Mena energy sector 'will attract $ 1.1tn this decade' |
Gulf Times - 27 June, 2012
In a new wave of mega capital projects, the Middle East and North Africa (Mena) region will see investments exceeding $ 1.1tn this decade, approximately one-fourth of the industry's total global investment through 2020, a new report here has said.
However, the significant capital outlay "needs to be carefully managed", says management consultancy firm Booz & Company in the report.
The region’s “track record is mixed” when it comes to executing large capital projects, it said.
Management consulting experts from Booz & Company have identified the root causes of inefficient development, management, and execution of capital projects that may impede taking full advantage of the anticipated capital outlay, and examined ways in which they can be overcome.
Mena’s oil and energy exporting countries, particularly Saudi Arabia, Qatar and the UAE, have made “impressive strides” in consolidating their position in the energy markets, the report said.
For example, Saudi Arabia’s national oil company (NOC), Saudi Aramco, built infrastructure facilities in 2009 to increase its oil production capacity to 12.5mn barrels per day (bpd), including the development of the massive 1.2mn bpd Khurais field, at a cost of $ 10bn and crafting a leadership position in new adjacent industries, such as bulk petrochemicals, natural gas, liquefied natural gas (LNG), steel, and aluminium.
The industry has achieved this diversification by executing a number of ground-breaking new megaprojects across the Middle East.
For instance, Saudi Arabia has become one of the largest players in the bulk petrochemicals market, with its flagship company, Sabic, among the top five producers worldwide. This has been achieved by establishing massive industrial sites with world-scale petrochemicals complexes in Jubail and Yanbu.
Qatar has become the largest LNG exporter in the world during the past decade, by setting up 14 LNG mega trains through its two flagship companies — Qatargas and RasGas. In addition, Qatar also built the largest gas-to-liquids project in the world (in collaboration with Shell), Booz & Company said.
Also, the United Arab Emirates has been an early pioneer in developing LNG from the Middle East and is building highly complex sour-gas fields, along with a planned increase in oil production capacity.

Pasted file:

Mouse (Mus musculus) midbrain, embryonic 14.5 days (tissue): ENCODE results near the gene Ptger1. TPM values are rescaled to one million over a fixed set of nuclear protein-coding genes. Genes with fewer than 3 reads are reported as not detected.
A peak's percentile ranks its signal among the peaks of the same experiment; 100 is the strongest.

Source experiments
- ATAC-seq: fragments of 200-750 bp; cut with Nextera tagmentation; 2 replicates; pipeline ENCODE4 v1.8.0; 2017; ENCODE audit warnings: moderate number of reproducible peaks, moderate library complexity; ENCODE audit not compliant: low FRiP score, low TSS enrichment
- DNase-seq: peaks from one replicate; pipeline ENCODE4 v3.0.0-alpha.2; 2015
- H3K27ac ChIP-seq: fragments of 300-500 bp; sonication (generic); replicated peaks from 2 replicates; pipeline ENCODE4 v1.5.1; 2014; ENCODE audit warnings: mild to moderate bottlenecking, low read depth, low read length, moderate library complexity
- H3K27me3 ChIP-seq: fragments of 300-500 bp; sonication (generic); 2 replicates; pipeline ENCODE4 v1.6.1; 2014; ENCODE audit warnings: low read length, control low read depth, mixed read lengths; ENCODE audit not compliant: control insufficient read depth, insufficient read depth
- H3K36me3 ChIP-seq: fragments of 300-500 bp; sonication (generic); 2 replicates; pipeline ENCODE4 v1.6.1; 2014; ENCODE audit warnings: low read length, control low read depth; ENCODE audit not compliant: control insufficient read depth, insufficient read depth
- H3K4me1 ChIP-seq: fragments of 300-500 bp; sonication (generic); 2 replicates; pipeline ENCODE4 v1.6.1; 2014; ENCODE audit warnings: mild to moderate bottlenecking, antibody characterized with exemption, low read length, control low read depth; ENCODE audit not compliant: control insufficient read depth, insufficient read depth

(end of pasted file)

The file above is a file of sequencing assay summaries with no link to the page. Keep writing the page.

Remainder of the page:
During the coming decade, the Mena energy industry is expected to continue this massive investment programme by executing projects worth $ 1.1tn across the energy value chain.
Raed Kombargi, a partner with Booz & Company said, “However, the next wave of capital projects will be larger and more complex, and will represent a significant capital outlay that needs to be carefully managed. History suggests that the region’s companies have a mixed record of executing large capital projects.
“Cost overruns, schedule slippages, and inconsistent quality have become recurring concerns for senior management. Some of these problems come from market-related issues, such as a surge in commodity prices in the middle of the last decade.
“Many of these problems, however, arise from within the industry itself. In our experience, the root causes include inadequate engineering and project management (E&PM) strategies, a lack of clear governance, inadequate checks and balances, insufficient standardisation, and a shortage of local capabilities, Kombargi added.”
Mena energy companies have a “rare opportunity” now to fundamentally review the way they develop, manage, and execute capital projects. Specifically, the industry will need to master seven key habits to build world-class project delivery capabilities.
These are development of a clear engineering and project management strategy, implementation of a governance model with clear accountabilities and responsibilities, best-practice processes including appropriate checks and balances, in-house centres of excellence in key E&PM areas, strategic alliances to address local capability gaps, dedicated project and commercial academies to improve learning and development and increase standardisation levels across all areas.
“As a new wave of mega investments kicks in, now is the right time for Mena companies to fundamentally review the way they develop, manage, and execute their capital projects. In addition, through these major capital project programmes, Mena companies have a unique opportunity to build and incubate the local private sector and play an essential national role in contributing to GDP and the economy as a whole. Perhaps most important, they can help build homegrown capabilities and reduce their dependence on outsiders,” Kombargi added.